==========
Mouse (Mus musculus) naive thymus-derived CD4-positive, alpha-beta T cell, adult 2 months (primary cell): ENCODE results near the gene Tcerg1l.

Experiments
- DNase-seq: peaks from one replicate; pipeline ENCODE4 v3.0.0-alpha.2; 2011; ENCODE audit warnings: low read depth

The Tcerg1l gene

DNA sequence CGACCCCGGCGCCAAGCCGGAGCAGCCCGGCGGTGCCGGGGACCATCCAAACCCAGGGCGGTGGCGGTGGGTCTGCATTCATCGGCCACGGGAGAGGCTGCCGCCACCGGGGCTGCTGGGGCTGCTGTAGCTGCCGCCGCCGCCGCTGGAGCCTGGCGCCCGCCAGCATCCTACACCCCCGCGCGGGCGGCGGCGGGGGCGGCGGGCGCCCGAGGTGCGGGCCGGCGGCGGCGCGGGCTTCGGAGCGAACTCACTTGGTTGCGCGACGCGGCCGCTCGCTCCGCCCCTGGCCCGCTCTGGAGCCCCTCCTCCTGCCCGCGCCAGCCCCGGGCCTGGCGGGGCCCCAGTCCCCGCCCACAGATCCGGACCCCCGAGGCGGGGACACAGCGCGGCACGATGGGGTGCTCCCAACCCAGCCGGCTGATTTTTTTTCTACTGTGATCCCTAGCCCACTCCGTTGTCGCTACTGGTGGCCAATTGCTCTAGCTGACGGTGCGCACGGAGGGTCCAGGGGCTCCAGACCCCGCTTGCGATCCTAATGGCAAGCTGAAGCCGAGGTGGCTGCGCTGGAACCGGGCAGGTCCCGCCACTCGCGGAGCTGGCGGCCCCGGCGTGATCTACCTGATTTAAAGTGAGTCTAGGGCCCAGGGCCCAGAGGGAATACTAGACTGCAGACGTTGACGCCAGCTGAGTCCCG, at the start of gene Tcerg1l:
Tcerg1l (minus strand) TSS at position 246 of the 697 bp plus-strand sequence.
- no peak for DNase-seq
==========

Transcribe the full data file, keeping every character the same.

Mouse (Mus musculus) naive thymus-derived CD4-positive, alpha-beta T cell, adult 2 months (primary cell): ENCODE results near the gene Tcerg1l.

Experiments
- DNase-seq: peaks from one replicate; pipeline ENCODE4 v3.0.0-alpha.2; 2011; ENCODE audit warnings: low read depth

The Tcerg1l gene

DNA sequence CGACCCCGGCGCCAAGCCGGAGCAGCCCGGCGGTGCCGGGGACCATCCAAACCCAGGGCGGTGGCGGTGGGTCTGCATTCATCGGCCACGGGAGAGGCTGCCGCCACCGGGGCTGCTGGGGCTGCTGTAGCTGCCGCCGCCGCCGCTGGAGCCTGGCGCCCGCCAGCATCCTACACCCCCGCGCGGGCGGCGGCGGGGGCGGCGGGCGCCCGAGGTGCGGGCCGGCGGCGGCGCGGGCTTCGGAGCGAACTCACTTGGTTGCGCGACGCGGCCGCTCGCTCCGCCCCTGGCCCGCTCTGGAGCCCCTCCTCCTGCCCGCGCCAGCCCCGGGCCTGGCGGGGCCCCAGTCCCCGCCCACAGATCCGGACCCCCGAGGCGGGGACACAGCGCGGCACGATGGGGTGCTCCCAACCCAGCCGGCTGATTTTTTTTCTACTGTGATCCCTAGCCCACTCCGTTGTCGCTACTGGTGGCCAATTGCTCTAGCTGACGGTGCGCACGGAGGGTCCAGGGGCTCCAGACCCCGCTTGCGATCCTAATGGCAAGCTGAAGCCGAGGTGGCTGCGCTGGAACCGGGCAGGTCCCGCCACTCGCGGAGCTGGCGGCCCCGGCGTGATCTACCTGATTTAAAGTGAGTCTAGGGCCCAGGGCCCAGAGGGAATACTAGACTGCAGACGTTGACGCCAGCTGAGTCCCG, at the start of gene Tcerg1l:
Tcerg1l (minus strand) TSS at position 246 of the 697 bp plus-strand sequence.
- no peak for DNase-seq